Iran Must Fix Own Banks to Win Overseas Business, IMF Saysby
IMF’s Lipton says stronger laws needed on terrorist-financing
First visit by high-ranking IMF official since 1979 revolution
Iran must tackle problems in its banking system and bolster anti-money laundering and terrorism-financing laws if it wants to reconnect to the global economy, the second-ranked official at the International Monetary Fund said in an interview in Tehran.
“The best thing the government can do, and the banks can do, is to bring those standards up to international levels and try to reassure foreign partners, banks and otherwise that Iran’s banks are safe to deal with,” David Lipton, Managing Director Christine Lagarde’s deputy at the Washington-based lender, said on Tuesday.
Though most sanctions were lifted following Iran’s nuclear deal with world powers, European lenders have said doing business is risky while other U.S. trade restrictions remain in place. Shortly after Lipton gave a speech at Iran’s central bank, Foreign Minister Mohammad Javad Zarif again called on the U.S. to give adequate assurances to foreign banks wanting to do business with his country, the state-run Islamic Republic News Agency reported.
The nuclear deal didn’t fully repair a U.S.-Iran relationship ruptured by the seizure of the American embassy in Tehran in 1979. U.S. penalties for trading with Iran related to its missile tests and support for groups including Hezbollah and Hamas, which Israel, the U.S. and the European Union consider terrorist organizations, remain in place.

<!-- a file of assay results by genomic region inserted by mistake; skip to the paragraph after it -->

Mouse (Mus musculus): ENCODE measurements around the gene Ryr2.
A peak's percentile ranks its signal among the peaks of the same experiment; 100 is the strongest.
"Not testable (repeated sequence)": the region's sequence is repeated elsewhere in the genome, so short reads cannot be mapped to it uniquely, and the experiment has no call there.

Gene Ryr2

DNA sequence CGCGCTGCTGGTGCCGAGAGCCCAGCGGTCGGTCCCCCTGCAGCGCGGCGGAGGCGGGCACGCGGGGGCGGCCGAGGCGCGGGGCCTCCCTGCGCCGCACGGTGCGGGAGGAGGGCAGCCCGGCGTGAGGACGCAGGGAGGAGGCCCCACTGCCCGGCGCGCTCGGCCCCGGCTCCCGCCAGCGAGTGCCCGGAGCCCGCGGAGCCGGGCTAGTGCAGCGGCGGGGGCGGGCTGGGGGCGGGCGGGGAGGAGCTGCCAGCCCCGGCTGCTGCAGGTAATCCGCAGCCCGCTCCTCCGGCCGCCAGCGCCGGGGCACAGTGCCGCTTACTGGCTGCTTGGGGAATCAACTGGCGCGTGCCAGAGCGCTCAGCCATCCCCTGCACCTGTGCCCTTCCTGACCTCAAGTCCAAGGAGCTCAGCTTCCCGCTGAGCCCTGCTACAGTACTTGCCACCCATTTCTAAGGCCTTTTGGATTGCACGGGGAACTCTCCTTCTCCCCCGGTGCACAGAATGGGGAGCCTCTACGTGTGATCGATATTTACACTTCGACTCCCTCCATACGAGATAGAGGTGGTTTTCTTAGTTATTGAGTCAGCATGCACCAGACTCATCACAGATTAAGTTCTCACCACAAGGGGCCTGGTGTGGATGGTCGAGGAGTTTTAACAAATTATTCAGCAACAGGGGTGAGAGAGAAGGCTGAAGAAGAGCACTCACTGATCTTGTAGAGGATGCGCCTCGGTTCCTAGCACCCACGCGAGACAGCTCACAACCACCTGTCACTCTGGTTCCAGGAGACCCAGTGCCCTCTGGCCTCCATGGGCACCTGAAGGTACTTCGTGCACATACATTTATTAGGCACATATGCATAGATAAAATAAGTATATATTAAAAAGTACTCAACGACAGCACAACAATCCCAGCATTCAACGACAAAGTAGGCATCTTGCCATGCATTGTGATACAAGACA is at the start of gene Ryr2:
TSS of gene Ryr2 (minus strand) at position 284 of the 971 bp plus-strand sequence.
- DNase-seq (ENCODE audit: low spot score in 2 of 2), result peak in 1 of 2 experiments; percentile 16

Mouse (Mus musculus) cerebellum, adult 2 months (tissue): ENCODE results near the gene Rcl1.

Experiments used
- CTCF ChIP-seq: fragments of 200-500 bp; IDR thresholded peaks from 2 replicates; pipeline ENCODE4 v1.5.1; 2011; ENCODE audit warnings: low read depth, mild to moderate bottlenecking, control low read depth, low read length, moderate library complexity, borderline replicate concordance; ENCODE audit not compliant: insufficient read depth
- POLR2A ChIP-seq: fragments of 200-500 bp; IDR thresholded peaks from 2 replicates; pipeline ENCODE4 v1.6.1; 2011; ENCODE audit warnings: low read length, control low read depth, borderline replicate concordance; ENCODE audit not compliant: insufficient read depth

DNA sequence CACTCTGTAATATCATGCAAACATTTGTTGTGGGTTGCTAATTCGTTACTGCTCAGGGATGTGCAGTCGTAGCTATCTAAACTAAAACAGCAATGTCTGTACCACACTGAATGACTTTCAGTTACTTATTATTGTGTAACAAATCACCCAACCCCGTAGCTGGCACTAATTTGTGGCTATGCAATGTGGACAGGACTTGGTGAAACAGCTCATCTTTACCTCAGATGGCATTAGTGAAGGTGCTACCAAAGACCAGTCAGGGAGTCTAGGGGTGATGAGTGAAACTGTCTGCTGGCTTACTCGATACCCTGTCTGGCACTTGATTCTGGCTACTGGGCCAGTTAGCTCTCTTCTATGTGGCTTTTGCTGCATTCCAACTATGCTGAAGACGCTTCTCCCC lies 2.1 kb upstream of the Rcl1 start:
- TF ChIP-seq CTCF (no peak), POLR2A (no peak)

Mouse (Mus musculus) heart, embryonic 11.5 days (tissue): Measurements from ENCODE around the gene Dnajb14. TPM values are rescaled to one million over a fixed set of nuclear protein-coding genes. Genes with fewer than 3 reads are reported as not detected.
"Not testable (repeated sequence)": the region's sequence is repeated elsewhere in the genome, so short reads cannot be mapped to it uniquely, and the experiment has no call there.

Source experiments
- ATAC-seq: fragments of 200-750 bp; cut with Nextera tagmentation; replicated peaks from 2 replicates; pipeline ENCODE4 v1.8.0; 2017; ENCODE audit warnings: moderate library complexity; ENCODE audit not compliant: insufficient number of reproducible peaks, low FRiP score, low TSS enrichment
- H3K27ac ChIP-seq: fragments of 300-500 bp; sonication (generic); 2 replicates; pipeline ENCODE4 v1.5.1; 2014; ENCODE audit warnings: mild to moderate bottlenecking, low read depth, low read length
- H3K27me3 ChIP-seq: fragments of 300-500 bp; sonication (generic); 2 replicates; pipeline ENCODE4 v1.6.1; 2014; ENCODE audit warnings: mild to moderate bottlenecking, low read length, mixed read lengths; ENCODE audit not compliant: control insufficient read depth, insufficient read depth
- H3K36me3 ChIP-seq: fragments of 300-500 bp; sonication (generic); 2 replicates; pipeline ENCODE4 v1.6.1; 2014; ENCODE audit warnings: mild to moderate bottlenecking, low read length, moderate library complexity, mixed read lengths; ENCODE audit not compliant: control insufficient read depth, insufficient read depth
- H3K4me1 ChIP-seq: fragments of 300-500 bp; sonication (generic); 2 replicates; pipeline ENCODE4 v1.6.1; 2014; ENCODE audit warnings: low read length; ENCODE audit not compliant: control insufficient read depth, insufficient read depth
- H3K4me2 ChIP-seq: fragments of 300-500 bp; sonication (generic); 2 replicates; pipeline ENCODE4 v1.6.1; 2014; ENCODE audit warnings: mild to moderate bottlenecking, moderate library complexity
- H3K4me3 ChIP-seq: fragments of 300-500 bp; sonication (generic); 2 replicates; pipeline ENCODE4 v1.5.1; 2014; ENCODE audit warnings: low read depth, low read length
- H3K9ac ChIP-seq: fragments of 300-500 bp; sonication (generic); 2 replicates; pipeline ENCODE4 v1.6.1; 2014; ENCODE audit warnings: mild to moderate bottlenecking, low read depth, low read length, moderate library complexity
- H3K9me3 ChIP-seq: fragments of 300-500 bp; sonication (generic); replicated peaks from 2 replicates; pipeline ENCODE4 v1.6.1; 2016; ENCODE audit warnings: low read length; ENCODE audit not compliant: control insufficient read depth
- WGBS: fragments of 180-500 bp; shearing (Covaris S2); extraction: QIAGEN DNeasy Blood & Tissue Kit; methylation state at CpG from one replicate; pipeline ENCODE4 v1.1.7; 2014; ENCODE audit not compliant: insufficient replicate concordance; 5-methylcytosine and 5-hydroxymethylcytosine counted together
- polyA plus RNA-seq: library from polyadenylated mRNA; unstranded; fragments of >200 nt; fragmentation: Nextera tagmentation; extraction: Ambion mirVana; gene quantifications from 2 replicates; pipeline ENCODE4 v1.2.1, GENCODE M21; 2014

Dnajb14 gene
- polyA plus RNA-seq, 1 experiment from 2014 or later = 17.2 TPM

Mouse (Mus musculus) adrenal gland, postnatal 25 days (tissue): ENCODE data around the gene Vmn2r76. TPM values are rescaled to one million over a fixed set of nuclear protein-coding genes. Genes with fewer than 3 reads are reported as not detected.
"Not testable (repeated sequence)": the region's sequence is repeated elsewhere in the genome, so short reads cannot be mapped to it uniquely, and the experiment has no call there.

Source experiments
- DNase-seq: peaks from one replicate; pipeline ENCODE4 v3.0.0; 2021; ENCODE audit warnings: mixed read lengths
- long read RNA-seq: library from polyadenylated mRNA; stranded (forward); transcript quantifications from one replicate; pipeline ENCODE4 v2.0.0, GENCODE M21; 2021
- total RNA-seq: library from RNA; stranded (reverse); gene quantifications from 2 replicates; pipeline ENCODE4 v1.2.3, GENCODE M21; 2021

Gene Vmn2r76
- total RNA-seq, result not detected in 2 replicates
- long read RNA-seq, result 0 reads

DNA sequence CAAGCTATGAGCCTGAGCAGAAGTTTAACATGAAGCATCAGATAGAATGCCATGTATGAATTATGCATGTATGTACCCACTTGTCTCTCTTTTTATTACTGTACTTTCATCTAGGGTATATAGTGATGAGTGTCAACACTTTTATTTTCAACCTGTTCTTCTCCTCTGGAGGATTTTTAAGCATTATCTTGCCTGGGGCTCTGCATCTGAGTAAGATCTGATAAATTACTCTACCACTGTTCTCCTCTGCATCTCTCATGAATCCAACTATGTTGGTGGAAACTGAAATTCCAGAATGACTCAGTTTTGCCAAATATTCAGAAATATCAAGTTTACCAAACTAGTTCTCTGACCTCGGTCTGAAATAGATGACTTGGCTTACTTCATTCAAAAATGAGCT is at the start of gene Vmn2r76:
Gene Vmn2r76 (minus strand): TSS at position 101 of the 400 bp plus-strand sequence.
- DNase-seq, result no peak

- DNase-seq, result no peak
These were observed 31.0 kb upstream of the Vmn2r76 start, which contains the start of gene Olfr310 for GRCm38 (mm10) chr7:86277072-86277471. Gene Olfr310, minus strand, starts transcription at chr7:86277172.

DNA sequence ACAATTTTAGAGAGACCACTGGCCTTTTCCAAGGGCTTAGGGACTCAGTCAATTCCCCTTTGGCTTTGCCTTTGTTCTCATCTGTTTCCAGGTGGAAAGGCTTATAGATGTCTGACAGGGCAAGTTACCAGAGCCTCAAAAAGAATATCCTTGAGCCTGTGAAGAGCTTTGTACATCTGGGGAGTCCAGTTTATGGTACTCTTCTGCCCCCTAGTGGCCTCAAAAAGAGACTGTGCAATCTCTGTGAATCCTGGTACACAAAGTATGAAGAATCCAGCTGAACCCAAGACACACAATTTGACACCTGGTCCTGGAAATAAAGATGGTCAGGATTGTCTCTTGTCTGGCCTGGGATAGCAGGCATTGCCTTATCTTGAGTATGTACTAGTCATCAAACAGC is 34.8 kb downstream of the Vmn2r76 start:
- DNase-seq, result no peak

“Lenders here have to acknowledge that foreign banks will make decisions based on their assessments of risk management,” Lipton, a former special assistant to U.S. President Barack Obama, said in the interview. He’s the first IMF senior management official to visit Iran since the 1979 revolution, according to the Islamic Republic’s central bank.
Iran’s economy will grow 4 percent in the 12 months to March 2017 and slow to 3.7 percent the following year, Lipton said in his speech. He praised officials for tackling inflation, but said more must be done to address other issues including the ratio of non-performing loans. Iranian banks have the third-highest proportion in the Middle East after Libya and Yemen, IMF data show.
Lipton said officials should resist calls to help lenders by boosting liquidity. “While the monetary expansion that helped overcome a period of stagnation clearly has been helpful, it is entirely possible liquidity and credit could grow too fast and the hard-won gains in slowing inflation could be lost,” he said in the interview.
Improving governance and privatization of state enterprises will help to make the economy more competitive, he said. To boost the private sector, Iran should remove price controls, reduce barriers to trade and create a more conducive environment for investment, production and job creation, Lipton said.
The banking sector “needs to be in a position to support enterprises that are most profitable and productive," he said.